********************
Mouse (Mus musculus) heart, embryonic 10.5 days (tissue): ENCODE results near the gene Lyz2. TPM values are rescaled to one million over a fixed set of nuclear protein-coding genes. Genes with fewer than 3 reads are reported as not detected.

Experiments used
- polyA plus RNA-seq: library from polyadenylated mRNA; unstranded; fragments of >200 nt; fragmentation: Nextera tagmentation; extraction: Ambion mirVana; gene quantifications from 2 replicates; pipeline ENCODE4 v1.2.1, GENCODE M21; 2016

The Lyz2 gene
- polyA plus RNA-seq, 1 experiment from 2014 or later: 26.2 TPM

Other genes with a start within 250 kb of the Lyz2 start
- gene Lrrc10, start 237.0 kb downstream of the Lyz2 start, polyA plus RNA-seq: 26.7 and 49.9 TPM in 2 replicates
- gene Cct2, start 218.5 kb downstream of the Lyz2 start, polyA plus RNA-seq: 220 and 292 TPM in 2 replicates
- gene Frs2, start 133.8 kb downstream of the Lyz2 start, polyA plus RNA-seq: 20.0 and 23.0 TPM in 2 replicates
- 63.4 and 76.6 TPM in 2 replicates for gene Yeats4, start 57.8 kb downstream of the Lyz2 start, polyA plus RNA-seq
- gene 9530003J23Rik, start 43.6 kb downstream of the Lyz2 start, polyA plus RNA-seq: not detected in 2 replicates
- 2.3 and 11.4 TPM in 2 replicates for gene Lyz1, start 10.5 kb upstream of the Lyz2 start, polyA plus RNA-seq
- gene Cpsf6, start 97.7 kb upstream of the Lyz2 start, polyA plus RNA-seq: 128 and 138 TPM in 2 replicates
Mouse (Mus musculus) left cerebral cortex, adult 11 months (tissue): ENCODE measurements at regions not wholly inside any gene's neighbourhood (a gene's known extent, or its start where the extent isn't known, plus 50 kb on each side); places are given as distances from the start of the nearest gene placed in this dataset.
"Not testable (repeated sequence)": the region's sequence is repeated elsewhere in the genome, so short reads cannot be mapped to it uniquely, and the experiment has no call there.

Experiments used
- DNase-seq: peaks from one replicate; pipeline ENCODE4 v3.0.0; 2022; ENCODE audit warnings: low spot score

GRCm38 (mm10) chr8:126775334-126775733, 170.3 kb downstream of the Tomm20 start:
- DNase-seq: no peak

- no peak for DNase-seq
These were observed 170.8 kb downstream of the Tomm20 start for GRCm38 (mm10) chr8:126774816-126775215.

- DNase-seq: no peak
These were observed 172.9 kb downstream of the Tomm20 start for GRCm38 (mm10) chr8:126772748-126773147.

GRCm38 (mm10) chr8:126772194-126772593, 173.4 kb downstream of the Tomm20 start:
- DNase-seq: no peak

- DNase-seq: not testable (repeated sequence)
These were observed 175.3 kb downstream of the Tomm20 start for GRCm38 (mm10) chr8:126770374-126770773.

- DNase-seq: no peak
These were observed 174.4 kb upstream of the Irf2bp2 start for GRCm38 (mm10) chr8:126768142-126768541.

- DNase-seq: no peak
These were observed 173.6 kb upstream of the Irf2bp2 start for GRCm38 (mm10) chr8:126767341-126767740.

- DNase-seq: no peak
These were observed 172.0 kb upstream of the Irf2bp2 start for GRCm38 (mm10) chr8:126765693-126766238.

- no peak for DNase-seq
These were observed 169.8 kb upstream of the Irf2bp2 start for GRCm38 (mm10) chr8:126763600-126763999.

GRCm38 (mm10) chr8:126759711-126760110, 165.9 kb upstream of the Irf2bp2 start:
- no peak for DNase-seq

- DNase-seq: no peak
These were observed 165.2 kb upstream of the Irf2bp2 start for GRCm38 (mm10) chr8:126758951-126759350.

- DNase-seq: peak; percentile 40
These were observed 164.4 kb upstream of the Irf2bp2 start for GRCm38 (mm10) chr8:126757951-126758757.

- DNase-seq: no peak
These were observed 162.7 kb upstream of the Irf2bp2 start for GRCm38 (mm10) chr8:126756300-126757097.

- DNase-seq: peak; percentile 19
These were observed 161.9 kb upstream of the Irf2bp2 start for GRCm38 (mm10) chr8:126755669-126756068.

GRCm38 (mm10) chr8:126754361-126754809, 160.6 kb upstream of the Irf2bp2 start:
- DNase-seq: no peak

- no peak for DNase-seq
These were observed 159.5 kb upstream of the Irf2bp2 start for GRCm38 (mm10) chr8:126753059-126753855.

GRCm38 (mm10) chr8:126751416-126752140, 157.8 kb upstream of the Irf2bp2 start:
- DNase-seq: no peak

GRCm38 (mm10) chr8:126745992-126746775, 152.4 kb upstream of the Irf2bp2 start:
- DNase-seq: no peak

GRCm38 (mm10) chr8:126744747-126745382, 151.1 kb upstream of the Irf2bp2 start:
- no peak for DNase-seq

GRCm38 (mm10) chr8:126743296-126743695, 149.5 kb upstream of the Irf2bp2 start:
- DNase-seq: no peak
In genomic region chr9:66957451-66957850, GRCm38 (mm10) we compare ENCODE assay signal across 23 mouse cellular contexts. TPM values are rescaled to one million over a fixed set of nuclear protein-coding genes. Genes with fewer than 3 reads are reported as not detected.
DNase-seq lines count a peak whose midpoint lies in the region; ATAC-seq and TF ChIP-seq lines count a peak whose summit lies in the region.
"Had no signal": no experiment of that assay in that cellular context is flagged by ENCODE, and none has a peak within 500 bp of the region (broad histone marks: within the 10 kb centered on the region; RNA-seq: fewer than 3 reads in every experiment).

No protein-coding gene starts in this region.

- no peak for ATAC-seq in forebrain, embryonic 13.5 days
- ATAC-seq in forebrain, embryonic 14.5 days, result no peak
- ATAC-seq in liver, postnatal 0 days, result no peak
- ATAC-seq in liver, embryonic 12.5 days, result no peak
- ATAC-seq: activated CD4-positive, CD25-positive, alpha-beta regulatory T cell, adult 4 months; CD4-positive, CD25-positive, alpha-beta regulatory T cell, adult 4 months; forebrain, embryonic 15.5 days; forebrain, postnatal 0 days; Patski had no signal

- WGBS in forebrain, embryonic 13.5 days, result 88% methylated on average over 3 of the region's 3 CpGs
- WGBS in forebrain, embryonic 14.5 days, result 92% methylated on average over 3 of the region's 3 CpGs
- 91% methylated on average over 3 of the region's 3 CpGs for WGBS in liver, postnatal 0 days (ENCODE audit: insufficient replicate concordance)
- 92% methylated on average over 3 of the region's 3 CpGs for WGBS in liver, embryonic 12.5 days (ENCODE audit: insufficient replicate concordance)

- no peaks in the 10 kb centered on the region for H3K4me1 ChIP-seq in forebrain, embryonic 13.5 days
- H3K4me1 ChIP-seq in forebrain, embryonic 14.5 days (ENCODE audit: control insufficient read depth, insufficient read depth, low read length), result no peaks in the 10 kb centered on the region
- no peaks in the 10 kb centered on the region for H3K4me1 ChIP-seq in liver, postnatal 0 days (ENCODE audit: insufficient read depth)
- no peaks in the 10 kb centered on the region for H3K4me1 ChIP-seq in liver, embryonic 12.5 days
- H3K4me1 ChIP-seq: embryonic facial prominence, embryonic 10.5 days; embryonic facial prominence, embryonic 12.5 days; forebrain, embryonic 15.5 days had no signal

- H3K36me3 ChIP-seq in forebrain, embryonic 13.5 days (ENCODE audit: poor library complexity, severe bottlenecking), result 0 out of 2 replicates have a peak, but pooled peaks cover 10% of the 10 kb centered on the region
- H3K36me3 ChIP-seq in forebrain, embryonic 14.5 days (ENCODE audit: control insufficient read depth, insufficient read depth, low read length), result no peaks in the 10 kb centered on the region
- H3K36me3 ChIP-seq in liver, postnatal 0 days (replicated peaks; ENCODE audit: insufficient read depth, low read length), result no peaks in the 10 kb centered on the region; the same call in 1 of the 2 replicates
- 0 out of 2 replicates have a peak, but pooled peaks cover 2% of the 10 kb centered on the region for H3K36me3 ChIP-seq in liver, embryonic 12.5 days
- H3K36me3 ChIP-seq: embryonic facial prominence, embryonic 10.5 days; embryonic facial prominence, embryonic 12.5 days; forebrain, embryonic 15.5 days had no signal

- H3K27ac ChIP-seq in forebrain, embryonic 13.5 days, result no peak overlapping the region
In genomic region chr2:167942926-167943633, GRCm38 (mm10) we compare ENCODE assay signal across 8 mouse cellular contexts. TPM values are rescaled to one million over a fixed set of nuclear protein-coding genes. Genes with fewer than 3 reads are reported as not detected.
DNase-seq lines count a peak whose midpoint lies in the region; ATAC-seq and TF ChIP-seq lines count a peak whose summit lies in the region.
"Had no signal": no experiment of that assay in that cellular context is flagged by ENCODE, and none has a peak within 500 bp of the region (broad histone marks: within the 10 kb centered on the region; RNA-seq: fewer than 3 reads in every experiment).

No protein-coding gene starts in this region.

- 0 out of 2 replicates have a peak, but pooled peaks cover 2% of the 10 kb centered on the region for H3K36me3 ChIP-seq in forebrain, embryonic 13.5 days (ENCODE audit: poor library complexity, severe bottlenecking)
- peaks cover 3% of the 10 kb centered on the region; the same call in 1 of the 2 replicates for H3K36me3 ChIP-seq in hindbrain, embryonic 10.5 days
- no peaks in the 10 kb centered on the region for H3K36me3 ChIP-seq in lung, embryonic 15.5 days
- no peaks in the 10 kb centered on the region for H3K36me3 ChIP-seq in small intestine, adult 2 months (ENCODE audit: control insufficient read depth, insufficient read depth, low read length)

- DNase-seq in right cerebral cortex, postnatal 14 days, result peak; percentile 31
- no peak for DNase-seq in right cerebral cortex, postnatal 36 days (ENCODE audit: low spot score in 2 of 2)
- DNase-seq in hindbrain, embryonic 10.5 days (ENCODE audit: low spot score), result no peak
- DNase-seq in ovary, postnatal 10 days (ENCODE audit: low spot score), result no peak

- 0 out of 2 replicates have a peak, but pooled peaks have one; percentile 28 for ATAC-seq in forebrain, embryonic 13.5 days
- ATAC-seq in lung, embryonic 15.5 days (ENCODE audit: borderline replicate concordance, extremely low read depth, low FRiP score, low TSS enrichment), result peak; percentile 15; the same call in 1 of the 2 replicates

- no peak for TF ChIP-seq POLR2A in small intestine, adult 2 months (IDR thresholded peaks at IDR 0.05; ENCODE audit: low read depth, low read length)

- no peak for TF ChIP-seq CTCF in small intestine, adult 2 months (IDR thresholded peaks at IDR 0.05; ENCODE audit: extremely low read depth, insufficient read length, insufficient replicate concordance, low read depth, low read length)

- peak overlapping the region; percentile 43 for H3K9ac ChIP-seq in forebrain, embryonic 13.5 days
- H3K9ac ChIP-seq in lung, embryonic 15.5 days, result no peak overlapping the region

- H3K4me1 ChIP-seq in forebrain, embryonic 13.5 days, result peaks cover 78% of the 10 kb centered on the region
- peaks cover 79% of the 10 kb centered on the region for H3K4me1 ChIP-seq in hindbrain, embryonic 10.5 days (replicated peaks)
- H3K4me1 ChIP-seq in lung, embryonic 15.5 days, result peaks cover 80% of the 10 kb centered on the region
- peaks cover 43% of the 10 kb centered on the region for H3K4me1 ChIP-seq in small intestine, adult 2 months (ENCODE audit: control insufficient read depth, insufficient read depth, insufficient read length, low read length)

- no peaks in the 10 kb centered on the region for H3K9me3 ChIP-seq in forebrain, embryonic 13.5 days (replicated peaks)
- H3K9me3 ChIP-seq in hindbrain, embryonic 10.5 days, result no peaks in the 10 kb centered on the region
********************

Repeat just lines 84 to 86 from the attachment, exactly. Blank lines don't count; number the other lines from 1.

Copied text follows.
"Had no signal": no experiment of that assay in that cellular context is flagged by ENCODE, and none has a peak within 500 bp of the region (broad histone marks: within the 10 kb centered on the region; RNA-seq: fewer than 3 reads in every experiment).

No protein-coding gene starts in this region.

- 0 out of 2 replicates have a peak, but pooled peaks cover 2% of the 10 kb centered on the region for H3K36me3 ChIP-seq in forebrain, embryonic 13.5 days (ENCODE audit: poor library complexity, severe bottlenecking)